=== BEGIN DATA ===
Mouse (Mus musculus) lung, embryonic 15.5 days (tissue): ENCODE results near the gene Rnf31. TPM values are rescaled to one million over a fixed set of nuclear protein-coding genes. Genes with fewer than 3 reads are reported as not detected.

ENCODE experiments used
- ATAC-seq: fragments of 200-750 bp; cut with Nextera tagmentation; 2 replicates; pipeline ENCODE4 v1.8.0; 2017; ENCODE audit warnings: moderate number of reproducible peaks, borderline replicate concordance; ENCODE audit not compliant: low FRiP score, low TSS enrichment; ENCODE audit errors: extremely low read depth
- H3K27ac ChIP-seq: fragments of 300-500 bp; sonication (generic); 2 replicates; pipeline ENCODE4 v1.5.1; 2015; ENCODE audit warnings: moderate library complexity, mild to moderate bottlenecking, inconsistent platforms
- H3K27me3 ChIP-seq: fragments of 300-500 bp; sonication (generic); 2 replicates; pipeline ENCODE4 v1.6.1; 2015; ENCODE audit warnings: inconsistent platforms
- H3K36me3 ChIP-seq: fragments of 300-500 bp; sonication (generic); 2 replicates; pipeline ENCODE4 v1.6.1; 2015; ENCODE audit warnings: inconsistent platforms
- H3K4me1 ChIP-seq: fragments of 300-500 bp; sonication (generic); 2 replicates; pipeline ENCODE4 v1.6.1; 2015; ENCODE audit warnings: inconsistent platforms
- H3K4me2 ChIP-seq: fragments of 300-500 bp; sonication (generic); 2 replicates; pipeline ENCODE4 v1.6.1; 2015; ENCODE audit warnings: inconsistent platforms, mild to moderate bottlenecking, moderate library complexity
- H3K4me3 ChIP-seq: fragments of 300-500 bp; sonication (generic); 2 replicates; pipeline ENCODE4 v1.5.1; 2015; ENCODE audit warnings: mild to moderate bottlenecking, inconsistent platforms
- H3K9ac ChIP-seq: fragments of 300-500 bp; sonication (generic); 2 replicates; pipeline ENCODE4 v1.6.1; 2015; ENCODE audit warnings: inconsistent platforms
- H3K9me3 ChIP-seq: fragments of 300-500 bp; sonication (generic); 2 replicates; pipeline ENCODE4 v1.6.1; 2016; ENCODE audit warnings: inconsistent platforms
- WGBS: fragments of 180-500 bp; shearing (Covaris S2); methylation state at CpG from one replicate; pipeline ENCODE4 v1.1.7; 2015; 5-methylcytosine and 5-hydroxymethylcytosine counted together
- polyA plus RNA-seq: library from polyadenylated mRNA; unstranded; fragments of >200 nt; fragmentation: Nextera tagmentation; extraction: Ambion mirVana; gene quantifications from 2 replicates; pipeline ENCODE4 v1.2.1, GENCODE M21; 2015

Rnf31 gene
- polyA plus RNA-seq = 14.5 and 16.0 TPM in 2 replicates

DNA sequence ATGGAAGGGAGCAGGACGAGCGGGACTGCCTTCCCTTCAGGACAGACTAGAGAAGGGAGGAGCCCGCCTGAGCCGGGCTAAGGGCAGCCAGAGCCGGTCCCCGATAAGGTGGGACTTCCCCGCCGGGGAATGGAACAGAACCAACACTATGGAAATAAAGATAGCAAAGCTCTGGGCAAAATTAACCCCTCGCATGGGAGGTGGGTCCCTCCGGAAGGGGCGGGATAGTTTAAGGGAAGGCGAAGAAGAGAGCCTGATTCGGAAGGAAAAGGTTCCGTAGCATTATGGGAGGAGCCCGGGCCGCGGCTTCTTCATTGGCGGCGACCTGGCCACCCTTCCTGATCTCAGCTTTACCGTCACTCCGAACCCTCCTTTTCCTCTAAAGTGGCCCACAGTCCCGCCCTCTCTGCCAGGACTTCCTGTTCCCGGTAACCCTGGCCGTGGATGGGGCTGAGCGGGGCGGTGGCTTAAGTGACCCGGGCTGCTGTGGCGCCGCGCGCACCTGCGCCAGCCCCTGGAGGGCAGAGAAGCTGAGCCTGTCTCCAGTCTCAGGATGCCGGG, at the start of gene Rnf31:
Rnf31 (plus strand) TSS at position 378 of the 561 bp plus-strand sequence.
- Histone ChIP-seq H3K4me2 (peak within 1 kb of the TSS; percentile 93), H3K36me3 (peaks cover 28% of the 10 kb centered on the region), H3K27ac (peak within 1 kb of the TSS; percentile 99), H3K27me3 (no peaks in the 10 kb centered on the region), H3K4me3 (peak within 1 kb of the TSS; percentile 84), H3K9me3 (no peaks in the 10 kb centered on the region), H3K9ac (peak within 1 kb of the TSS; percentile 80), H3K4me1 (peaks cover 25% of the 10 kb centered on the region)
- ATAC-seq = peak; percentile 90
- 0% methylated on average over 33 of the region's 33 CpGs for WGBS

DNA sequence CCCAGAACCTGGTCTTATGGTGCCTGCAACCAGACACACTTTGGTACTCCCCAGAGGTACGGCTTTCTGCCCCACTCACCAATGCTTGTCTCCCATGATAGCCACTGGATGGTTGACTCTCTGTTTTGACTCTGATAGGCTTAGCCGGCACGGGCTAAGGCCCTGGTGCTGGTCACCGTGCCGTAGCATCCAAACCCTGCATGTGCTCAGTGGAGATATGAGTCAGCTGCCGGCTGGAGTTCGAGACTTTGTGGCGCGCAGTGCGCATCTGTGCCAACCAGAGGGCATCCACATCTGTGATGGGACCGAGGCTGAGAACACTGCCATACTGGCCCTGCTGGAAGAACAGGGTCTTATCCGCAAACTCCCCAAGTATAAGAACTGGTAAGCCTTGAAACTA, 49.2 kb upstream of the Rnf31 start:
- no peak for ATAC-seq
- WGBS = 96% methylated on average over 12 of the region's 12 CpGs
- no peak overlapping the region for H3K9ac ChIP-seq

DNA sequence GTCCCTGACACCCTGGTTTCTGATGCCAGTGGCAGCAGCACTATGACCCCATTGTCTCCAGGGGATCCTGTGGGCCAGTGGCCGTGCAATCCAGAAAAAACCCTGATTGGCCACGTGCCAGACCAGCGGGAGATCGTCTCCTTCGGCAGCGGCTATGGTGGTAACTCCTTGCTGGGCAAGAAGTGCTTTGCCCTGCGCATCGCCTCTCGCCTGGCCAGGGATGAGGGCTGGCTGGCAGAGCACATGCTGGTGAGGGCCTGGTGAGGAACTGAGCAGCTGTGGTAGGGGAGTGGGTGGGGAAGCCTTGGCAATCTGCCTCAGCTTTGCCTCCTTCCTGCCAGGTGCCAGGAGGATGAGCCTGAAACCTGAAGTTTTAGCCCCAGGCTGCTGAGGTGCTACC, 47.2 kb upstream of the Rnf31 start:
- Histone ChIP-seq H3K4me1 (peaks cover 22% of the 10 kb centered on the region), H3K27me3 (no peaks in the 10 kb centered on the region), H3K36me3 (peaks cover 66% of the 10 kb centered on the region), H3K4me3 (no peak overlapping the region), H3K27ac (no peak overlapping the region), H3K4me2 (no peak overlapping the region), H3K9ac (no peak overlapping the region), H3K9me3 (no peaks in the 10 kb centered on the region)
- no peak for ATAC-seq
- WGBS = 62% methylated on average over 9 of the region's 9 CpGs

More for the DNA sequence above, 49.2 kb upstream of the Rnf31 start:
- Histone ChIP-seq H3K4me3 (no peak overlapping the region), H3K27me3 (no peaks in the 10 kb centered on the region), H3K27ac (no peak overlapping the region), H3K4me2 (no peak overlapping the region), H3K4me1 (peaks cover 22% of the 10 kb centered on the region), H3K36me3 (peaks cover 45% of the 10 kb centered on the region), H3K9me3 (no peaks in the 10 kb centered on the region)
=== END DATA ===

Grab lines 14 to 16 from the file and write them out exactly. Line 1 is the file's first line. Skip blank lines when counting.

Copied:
Rnf31 gene
- polyA plus RNA-seq = 14.5 and 16.0 TPM in 2 replicates

DNA sequence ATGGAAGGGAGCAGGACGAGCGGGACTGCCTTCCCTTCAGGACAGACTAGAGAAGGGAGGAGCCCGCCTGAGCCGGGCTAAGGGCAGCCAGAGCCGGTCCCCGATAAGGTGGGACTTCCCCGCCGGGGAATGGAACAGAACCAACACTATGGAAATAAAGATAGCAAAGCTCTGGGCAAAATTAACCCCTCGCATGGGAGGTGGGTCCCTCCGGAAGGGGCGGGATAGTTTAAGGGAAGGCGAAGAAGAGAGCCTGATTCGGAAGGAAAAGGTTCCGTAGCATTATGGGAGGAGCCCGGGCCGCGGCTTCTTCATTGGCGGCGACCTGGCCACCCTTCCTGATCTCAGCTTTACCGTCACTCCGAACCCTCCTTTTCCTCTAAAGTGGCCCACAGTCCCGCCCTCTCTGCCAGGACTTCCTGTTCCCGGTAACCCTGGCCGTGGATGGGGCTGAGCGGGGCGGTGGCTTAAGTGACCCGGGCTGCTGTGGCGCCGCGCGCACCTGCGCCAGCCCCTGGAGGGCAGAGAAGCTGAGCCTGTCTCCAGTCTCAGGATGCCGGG, at the start of gene Rnf31: